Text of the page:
Six Out Of Eight

 Posted by at 12:23 am  Nick's Blog
May 152018
 

I wanted to give you an update on our erosion control project. In a blog a few days ago I said that we tried sinking the first two 5-foot lengths of PVC pipe into the ground and got them down a foot or so and ran into rock or something and couldn’t pound them in any deeper. It was over 90° and pretty miserable out there so we knocked off and decided to go back at it the next day.

When we started the next day, Miss Terry found a piece of rebar that somebody had abandoned a while back and she used that to probe the ground in a circle roughly the diameter of where we wanted to put the next pipe. That did an amazing job of making things easier for us!

It only took a couple of hours to sink the next four pipes a couple of feet into the ground when she had prepped each location with the rebar. It really made a difference! It also helped that it wasn’t nearly as hot on that second day. So now we have six PVC pipes in the ground and still need to put two more in.

I also want to get them all down to the same height before we fill them with concrete. The engineer friend of mine who has been advising us told me to get a 5 foot length of three-quarter inch PVC and to glue a garden hose fitting on one end, making a water drill out of it. Then he said to stick it all away down in the PVC we are installing until it’s touching the ground and turn the water on and let it run until it starts breaking the dirt up so we can get down deeper. This is the same method they use to sink pilings for piers, just on a smaller scale.



A couple of readers have asked why we didn’t use some kind of metal fence posts instead of the PVC. We considered that, but we are 800 yards from salt water and things like that don’t seem to last long in this environment unless they are galvanized. And, because it will be bordering the county’s ditch, they won’t let us use metal because they say it will eventually rust and pollute the water in the ditch as it flows into the canal and then the Indian River, which is part of the Intercoastal Waterway.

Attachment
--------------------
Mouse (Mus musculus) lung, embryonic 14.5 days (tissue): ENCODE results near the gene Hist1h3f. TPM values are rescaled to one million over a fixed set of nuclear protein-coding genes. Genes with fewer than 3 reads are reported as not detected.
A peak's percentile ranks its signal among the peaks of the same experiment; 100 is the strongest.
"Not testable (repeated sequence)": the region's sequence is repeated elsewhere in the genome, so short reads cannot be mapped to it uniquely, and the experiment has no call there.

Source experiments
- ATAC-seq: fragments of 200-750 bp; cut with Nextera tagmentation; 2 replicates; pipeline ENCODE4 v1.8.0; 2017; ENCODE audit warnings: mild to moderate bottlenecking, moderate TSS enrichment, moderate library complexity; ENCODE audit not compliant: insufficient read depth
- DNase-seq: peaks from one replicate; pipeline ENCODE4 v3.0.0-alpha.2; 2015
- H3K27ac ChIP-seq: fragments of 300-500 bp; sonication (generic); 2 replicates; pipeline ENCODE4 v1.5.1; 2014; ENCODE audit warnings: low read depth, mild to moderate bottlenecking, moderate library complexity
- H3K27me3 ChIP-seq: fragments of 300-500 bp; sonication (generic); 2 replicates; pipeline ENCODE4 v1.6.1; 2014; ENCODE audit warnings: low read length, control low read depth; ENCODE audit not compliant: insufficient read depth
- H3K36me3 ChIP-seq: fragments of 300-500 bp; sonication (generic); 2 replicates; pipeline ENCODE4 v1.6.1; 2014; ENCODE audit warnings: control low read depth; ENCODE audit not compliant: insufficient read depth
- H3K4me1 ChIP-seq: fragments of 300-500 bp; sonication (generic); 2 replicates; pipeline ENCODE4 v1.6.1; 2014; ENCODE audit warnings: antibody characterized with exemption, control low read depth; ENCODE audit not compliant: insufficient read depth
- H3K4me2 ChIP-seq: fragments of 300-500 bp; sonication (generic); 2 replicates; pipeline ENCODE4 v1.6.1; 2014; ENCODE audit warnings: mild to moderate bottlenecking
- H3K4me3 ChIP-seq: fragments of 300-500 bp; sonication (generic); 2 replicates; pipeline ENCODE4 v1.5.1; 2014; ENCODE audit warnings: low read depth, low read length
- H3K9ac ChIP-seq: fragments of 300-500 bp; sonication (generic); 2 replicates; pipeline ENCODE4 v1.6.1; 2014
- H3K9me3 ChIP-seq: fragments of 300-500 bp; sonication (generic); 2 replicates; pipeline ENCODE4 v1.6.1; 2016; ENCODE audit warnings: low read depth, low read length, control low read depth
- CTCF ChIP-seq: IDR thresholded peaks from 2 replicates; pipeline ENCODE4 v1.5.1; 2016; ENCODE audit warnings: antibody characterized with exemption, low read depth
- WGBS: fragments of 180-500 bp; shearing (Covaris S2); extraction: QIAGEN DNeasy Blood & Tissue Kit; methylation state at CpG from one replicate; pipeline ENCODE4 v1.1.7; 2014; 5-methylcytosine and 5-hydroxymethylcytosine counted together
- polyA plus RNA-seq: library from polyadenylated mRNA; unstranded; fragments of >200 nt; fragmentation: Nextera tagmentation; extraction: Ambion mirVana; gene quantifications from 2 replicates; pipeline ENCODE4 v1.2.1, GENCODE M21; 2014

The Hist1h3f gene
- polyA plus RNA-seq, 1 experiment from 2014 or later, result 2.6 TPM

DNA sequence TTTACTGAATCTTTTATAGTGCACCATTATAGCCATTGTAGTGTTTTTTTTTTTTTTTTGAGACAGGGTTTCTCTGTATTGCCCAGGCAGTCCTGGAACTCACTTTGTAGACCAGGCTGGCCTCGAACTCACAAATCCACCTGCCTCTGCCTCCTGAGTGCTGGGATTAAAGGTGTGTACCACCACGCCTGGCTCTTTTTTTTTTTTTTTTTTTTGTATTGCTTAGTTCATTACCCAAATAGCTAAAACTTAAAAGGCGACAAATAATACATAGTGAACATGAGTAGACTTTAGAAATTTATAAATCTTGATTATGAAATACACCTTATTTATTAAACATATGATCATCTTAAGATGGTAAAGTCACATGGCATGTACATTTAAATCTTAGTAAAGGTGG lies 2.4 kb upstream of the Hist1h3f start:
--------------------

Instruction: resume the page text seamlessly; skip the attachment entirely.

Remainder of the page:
They have a lot of dumb rules here. For example, the fish cleaning station on our pier had a fresh water hose to rinse things off with. Some bean counter from an office someplace came along and said that wasn’t allowed because the fresh water would pollute the salt water of the Intercoastal. I guess nobody told them that rain is fresh water, and so is the water flowing from the storm ditches like the one next to us.

Some readers have asked me how I feel about the cold laser therapy that I’ve had done on my back recently. Overall, I’m very pleased with the results. I am feeling a lot better than I was before I started it, and I’m continuing with it three days a week. When you consider that just a few weeks ago I needed two canes to walk and was in agony, and now I’m out pounding those PVC pipes into the ground, I think it’s made a tremendous difference.

It started raining sometime Sunday night, and has been pretty much nonstop since then. The weatherman says we will get a few short breaks, but that’s pretty much what we can expect for the rest of the week. I’m thinking that all that rain has to have softened the ground up somewhat, and when we do get one of those lulls between the storms we plan to get those next two pipes pounded in so we can proceed to the next phase of the project once the weather clears up.



And in closing, here is another funny sign from our collection acquired traveling around the country as fulltime RVers.

Thought For The Day – Find a group of people who challenge and inspire you; spend a lot of time with them, and it will change your life. – Amy Poehler

Nick Russell

World-Famous, New York Times Best Selling Author, and All-Around Nice Guy!

  2 Responses to “Six Out Of Eight”

  1. another funny sign: Don’t be caught waiting at the airport for you ship to come in.

  2. Once you get the concrete in, a load of water coming through that little ditch will cause “scour” around the concrete and undermine it. I would suggest that you use largish rocks (fist size and larger) in the ditch to slow the water doen and help prevent the scouring. That is what we do in the washes here in Tucson when the monsoon rains dig deep.

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